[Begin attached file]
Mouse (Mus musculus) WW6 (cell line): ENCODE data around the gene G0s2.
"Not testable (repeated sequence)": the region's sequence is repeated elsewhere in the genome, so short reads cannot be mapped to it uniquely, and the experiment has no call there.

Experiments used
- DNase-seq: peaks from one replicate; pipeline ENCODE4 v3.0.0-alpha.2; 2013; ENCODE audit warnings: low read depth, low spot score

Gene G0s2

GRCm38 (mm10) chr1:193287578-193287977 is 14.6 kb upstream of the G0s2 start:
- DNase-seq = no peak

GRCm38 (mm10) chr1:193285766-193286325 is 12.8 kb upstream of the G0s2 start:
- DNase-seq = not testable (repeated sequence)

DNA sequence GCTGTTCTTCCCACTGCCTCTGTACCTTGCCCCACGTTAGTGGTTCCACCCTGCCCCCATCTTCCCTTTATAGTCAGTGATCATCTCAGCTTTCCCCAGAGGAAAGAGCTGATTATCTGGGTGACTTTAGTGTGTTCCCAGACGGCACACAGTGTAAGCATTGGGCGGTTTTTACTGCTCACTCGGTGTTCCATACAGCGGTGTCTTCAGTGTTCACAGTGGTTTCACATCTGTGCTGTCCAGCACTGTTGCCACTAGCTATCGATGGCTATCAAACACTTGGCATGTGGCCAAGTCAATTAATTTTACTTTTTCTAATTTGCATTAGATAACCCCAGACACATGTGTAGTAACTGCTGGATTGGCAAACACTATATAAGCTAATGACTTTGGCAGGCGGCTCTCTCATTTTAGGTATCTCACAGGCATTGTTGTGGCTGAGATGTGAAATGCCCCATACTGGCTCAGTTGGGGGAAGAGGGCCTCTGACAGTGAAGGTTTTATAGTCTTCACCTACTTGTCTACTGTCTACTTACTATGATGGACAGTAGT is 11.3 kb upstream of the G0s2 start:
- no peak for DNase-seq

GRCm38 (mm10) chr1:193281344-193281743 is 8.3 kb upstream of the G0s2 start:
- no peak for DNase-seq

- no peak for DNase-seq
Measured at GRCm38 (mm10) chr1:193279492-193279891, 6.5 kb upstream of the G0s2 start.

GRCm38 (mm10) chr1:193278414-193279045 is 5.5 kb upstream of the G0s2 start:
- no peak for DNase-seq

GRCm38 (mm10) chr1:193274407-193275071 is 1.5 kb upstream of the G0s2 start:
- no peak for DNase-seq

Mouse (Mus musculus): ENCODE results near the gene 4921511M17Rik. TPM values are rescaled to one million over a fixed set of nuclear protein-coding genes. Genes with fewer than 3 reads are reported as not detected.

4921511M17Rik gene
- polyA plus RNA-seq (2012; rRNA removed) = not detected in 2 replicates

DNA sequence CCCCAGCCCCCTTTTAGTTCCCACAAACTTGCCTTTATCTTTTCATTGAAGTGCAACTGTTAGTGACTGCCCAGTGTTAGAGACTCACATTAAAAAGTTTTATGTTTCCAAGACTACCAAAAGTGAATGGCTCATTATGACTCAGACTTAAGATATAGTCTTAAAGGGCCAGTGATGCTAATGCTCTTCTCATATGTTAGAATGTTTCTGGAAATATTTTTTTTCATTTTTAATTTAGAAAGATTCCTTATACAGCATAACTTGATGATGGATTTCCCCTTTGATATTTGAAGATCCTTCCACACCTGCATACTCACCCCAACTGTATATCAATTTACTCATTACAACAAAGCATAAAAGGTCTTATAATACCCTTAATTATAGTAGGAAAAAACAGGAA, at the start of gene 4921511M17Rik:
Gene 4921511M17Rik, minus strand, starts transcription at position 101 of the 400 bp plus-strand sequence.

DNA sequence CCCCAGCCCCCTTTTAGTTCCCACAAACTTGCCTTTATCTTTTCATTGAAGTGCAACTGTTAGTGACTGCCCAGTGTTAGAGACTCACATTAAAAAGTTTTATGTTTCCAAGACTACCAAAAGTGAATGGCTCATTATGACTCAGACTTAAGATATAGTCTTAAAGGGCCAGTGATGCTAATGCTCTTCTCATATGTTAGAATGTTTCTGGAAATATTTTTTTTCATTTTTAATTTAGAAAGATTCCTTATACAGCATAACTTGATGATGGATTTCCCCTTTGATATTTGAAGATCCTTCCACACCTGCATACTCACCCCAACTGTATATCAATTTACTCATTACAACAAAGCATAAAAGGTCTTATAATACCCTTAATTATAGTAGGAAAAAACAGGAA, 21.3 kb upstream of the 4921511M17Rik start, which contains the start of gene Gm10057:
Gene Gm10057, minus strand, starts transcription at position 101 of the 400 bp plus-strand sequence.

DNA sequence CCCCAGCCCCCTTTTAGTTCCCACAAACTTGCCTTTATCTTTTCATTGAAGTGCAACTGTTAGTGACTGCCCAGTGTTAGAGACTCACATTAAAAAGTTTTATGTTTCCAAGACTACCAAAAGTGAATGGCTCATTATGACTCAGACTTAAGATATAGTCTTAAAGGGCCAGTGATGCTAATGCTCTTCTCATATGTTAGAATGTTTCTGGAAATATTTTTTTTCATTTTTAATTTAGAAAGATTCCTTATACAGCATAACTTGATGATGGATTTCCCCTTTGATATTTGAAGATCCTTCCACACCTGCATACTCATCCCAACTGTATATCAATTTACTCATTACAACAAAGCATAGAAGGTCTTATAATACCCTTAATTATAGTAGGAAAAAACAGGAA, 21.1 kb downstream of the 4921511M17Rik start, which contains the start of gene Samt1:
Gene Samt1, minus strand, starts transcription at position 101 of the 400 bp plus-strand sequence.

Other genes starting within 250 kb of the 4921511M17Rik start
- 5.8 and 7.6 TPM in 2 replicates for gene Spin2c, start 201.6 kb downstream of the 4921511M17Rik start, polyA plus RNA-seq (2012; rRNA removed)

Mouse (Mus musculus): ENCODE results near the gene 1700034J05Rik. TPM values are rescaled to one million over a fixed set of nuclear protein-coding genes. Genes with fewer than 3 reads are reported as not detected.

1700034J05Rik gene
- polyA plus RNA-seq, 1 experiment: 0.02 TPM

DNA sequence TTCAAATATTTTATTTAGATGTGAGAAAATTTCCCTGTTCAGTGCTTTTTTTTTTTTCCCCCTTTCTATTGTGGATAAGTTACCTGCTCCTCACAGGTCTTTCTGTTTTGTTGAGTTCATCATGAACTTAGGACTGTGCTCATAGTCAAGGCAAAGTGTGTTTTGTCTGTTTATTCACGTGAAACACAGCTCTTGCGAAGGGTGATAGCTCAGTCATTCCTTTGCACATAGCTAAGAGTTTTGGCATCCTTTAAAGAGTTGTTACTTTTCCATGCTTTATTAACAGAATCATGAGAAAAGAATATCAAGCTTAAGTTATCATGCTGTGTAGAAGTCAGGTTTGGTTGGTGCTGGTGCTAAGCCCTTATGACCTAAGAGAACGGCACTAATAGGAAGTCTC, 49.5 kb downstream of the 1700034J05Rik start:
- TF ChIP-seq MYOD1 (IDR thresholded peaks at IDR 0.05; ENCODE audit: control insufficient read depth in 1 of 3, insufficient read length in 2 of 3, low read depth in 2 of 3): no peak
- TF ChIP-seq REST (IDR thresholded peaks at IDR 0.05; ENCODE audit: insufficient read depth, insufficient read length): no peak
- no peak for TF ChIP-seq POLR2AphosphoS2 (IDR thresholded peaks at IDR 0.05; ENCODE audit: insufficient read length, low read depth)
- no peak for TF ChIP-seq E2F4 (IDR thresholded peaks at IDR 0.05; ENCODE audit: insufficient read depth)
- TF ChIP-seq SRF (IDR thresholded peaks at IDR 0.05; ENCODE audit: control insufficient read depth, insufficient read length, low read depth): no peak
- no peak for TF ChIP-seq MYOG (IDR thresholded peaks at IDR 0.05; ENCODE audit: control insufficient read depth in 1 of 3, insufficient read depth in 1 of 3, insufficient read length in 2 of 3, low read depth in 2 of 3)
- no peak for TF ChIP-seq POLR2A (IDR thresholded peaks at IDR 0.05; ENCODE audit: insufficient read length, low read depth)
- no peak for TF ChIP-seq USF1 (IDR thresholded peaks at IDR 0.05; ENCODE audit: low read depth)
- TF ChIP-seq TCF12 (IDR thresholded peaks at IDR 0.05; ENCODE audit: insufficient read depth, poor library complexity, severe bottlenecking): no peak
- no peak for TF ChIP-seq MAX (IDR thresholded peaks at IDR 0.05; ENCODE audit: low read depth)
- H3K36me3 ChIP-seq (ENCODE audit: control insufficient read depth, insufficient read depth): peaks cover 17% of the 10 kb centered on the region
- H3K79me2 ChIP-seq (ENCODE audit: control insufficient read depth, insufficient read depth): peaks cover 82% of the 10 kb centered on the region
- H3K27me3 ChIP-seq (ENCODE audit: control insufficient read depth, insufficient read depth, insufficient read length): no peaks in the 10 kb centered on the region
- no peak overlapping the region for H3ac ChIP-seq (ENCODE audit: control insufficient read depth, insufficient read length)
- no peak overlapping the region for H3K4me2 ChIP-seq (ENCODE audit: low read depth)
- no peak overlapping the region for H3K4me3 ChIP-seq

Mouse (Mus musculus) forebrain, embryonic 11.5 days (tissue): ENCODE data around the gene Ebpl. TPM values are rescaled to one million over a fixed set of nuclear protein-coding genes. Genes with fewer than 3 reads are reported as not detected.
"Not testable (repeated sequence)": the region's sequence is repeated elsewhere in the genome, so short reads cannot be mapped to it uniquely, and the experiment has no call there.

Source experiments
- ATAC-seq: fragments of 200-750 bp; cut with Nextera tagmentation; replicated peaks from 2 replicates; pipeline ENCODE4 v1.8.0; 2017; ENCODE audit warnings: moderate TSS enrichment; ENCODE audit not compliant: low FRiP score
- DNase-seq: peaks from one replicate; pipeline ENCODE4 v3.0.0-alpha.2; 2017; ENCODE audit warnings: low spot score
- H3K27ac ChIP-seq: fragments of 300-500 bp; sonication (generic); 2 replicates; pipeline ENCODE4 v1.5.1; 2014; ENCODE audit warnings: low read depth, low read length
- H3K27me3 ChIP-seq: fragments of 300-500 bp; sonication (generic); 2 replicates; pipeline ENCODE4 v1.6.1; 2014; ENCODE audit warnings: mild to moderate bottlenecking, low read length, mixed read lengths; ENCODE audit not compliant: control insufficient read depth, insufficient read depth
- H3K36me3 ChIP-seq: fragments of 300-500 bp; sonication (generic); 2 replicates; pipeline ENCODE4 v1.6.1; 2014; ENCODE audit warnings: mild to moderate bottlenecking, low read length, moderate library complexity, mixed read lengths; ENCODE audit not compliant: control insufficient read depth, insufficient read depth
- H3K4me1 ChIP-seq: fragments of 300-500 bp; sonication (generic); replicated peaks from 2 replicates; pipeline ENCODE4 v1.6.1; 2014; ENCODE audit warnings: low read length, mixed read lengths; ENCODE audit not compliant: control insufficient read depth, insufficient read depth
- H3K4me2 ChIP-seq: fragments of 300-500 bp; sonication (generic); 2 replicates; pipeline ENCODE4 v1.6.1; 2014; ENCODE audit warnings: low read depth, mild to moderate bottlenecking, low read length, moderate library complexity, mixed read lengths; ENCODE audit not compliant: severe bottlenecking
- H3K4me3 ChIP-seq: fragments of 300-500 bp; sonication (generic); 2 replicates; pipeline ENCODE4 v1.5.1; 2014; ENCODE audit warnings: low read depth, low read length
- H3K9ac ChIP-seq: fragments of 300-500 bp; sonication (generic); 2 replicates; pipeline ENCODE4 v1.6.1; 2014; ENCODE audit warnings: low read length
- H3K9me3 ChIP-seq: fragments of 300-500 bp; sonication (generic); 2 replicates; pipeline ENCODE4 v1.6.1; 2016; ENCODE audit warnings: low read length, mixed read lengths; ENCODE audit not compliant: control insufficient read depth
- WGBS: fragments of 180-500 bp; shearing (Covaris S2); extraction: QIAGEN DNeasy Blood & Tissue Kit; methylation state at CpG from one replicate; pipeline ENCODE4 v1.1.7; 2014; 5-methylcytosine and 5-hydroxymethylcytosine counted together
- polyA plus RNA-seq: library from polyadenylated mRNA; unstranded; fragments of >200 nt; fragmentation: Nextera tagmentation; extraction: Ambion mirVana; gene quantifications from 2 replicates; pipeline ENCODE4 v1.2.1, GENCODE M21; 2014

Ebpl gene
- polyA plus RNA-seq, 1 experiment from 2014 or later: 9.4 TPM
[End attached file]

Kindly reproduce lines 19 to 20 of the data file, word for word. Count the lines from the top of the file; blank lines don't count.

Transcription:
- no peak for DNase-seq

Mouse (Mus musculus): ENCODE results near the gene 4921511M17Rik. TPM values are rescaled to one million over a fixed set of nuclear protein-coding genes. Genes with fewer than 3 reads are reported as not detected.